International Journal of Science and Mathematics Education

, Volume 4, Issue 4, pp 627–639

Intuitive Interference in Probabilistic Reasoning

Authors

    • Department of Science Education, The Jaime and Joan Constantiner School of EducationTel Aviv University
  • Tali Brecher
    • Department of Science Education, The Jaime and Joan Constantiner School of EducationTel Aviv University
  • Ruth Stavy
    • Department of Science Education, The Jaime and Joan Constantiner School of EducationTel Aviv University
  • Dina Tirosh
    • Department of Science Education, The Jaime and Joan Constantiner School of EducationTel Aviv University
Article

DOI: 10.1007/s10763-006-9031-1

Cite this article as:
Babai, R., Brecher, T., Stavy, R. et al. Int J Sci Math Educ (2006) 4: 627. doi:10.1007/s10763-006-9031-1

Abstract

One theoretical framework which addresses students’ conceptions and reasoning processes in mathematics and science education is the intuitive rules theory. According to this theory, students’ reasoning is affected by intuitive rules when they solve a wide variety of conceptually non-related mathematical and scientific tasks that share some common external features. In this paper, we explore the cognitive processes related to the intuitive rule more Amore B and discuss issues related to overcoming its interference. We focused on the context of probability using a computerized “Probability Reasoning – Reaction Time Test.” We compared the accuracy and reaction times of responses that are in line with this intuitive rule to those that are counter-intuitive among high-school students. We also studied the effect of the level of mathematics instruction on participants’ responses. The results indicate that correct responses in line with the intuitive rule are more accurate and shorter than correct, counter-intuitive ones. Regarding the level of mathematics instruction, the only significant difference was in the percentage of correct responses to the counter-intuitive condition. Students with a high level of mathematics instruction had significantly more correct responses. These findings could contribute to designing innovative ways of assisting students in overcoming the interference of the intuitive rules.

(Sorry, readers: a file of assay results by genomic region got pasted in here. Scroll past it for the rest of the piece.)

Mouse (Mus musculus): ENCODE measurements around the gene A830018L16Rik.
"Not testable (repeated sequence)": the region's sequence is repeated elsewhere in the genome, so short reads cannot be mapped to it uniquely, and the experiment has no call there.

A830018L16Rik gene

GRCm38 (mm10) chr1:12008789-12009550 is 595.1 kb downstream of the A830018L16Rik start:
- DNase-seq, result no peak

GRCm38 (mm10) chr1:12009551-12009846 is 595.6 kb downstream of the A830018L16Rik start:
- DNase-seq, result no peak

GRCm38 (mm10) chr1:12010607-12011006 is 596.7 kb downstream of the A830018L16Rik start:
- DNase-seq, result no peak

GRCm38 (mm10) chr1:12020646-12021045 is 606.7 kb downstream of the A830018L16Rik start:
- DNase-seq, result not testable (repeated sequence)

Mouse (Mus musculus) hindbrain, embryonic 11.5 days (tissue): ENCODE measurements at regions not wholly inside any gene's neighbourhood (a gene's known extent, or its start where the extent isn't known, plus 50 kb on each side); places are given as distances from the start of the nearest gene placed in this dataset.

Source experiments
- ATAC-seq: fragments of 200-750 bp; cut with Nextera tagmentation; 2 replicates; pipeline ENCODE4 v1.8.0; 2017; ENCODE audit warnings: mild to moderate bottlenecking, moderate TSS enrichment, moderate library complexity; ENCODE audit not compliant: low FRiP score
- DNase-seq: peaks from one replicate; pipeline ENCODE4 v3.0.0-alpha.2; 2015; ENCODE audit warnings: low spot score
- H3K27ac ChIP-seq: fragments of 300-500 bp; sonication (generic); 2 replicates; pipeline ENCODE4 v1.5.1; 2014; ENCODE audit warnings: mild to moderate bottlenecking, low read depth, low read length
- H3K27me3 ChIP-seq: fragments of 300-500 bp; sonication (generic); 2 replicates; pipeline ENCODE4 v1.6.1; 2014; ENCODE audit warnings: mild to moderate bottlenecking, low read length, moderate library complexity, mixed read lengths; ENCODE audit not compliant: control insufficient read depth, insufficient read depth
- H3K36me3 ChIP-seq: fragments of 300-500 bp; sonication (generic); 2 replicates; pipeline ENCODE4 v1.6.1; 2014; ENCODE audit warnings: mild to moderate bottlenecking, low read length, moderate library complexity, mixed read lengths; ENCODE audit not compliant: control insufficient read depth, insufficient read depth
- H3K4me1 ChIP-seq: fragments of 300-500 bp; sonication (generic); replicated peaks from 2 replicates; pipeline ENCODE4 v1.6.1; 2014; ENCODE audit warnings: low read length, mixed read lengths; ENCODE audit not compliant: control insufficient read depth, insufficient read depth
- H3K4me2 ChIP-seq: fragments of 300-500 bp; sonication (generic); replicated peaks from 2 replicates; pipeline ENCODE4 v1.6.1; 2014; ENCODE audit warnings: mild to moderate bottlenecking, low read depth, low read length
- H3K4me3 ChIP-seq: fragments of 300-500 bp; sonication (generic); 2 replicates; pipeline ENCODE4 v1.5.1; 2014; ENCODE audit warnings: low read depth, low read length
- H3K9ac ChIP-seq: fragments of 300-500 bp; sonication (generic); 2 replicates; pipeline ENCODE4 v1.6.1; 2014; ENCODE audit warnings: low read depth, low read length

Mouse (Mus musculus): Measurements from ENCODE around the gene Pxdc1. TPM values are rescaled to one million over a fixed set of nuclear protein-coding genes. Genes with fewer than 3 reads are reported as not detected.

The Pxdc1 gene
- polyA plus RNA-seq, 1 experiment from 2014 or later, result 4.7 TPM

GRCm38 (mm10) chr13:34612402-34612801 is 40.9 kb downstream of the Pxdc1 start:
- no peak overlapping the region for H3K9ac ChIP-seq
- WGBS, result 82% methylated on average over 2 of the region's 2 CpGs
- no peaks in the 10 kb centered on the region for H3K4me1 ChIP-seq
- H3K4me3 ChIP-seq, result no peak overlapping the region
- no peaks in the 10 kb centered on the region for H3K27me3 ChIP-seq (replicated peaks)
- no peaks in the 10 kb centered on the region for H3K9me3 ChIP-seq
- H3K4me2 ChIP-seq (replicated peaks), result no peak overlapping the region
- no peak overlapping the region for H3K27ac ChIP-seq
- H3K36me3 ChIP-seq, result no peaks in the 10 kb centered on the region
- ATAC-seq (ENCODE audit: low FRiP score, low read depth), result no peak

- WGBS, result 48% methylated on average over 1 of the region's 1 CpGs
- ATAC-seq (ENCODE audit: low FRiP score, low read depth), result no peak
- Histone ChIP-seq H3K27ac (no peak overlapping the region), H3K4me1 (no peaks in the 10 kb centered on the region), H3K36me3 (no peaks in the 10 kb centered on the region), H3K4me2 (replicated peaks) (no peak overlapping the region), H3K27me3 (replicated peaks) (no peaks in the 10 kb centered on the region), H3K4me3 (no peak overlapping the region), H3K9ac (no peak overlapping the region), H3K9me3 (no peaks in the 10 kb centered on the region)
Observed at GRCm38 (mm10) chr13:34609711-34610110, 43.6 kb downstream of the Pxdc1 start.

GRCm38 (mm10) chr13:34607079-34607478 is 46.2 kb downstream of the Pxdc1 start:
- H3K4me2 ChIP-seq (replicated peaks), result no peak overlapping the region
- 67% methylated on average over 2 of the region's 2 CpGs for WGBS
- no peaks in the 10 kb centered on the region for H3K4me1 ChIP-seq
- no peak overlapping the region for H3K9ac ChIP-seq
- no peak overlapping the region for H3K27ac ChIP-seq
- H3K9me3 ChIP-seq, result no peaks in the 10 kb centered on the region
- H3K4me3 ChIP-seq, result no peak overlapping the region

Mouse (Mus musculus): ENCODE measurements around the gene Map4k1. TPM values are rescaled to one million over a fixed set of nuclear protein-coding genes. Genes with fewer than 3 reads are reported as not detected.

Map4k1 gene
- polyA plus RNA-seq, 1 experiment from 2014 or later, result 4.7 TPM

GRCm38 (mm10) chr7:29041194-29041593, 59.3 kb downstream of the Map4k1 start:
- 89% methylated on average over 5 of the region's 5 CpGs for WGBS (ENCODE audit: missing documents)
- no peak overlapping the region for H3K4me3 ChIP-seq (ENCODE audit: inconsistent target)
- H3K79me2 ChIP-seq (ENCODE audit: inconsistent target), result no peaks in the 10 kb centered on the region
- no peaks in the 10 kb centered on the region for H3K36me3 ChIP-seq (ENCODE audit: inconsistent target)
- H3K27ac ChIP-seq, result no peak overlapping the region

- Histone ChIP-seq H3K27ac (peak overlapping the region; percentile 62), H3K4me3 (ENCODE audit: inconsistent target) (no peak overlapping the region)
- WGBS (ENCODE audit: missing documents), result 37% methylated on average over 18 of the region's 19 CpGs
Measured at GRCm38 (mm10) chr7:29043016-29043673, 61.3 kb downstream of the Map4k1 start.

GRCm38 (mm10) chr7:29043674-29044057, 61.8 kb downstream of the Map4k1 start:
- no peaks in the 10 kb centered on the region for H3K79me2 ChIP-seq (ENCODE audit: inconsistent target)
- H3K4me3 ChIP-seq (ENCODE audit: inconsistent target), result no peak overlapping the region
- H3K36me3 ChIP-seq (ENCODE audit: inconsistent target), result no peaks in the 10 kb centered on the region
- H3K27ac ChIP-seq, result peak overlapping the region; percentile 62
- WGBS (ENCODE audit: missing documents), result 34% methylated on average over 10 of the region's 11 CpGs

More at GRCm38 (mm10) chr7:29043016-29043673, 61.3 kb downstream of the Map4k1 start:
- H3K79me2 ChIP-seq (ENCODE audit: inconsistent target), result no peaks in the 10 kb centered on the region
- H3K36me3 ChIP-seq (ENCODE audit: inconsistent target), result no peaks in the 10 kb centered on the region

Key Words

intuitionintuitive interferenceintuitive rulesmathematics educationprobabilityreaction timescience education
Download to read the full article text

Copyright information

© Springer Science+Business Media, Inc. 2006